ACCORDING TO THE US Census Bureau, La Grande is a small town in Northeastern Oregon that is 91 percent Caucasian, with a depressing number of senior citizens living alone. Unromantic human statistics aside, however, the hospitable Grande Ronde Valley once served as a resting place for weary souls traveling the Oregon Trail. Here, wide-eyed settlers would replenish waning stores before making that final push to their fabled destination, the fertile expanse of the Willamette Valley. Similarly, it's here that Laura Gibson stockpiled energy and inspiration for her own journey, one that also traversed unknown terrain.
"I took a trip out to La Grande when I was first attempting to write new material," says the Portland songwriter. "It was there that I decided this endeavor would err on the side of confidence; I would abandon my inhibitions and assert my being into the world."
Long heralded as a chanteuse of quiet spaces, Gibson has a history of calming rambunctious crowds to a tranquil bay of steady breathing, the peace interrupted only by an occasional bottle clink. However, where 2009's Beasts of Seasons might have knocked politely and padded timidly into a room, La Grande—Gibson's third solo album—barges in wailing and lawless, towing her along in its wake.
"I don't know that I can look back and see as tangibly a time where I felt so fully engaged in making music," Gibson says. "Making La Grande felt like being pulled forward by my belly with a string."
While the album's opening (and title) track asserts itself immediately with a barrage of percussion greeting a listener at the door, the third track, "Lion/Lamb," takes care to explicitly state Gibson's confidence. Amid a cool sway of bossa nova charm, her warm voice careens through lyrical affirmations: "I am no doubt/I am no shade of blue/Clear as any story time will tell you/I am not a lamb/I am a lion." Fittingly, this song was one of the first (along with "La Grande") to come about in an exploratory studio session with Adam Selzer at Type Foundry. "Part of me thought, 'Well, maybe this is the year I get an MFA.' I had become really interested in writing outside of music. But that day at Type Foundry, with these songs happening so easily, made me excited about what new possibilities awaited. I immediately booked all of his free days from there."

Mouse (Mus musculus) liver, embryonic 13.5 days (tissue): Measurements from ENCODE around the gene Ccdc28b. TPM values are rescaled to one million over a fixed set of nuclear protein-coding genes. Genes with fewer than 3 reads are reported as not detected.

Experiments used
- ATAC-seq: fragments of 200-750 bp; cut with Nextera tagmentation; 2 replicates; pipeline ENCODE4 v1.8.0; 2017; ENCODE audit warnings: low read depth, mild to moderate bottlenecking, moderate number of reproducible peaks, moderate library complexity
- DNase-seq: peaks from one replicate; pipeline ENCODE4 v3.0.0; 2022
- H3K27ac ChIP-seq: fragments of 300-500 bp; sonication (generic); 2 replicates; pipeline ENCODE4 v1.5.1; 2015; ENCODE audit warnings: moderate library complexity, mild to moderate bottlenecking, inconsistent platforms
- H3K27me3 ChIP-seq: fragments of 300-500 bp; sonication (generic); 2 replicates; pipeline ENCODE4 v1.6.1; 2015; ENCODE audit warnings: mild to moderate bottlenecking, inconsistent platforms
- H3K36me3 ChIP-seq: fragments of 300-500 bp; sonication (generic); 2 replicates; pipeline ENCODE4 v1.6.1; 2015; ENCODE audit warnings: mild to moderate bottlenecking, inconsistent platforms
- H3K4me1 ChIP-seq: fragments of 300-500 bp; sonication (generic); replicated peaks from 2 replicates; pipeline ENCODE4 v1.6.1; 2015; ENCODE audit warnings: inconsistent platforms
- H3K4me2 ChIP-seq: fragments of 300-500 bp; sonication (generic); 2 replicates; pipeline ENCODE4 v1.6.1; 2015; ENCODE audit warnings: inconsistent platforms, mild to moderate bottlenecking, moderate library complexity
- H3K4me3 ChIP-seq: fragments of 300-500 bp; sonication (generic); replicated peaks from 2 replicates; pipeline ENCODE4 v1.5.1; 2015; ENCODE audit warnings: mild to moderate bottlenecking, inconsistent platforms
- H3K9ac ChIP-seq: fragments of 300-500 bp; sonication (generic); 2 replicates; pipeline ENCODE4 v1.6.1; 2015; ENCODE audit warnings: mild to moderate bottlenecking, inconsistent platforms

Topically, much of Gibson's past work dealt with mortality. In Beasts of Seasons' "Spirited"—a song that still warrants repeat plays—she vividly sings, "When the seasons settle in our lungs/They'll harden us, they'll cover us in crows." And that's one of the more hopeful tracks. Meanwhile, La Grande plunges joyfully into life and its possibilities, celebrating desires as they pull us in various directions. Perhaps "The Fire" and "Skin, Warming Skin" are the pinnacles of this, the former beckoning a listener toward a staggering flame, while the latter admonishes the fear of death and intimacy over a swelling panoply of sound, including Gibson's own voice 15 times over, layered and woven throughout.
"There is a part of me that wants to be centered and home, engaged in relationships; those things that are binding are also your greatest gifts," Gibson says. "And there is this other part that seeks to follow every whim, to live with ultimate freedom and wildness. I indulged them both in this record, and I have yet to reach any conclusions."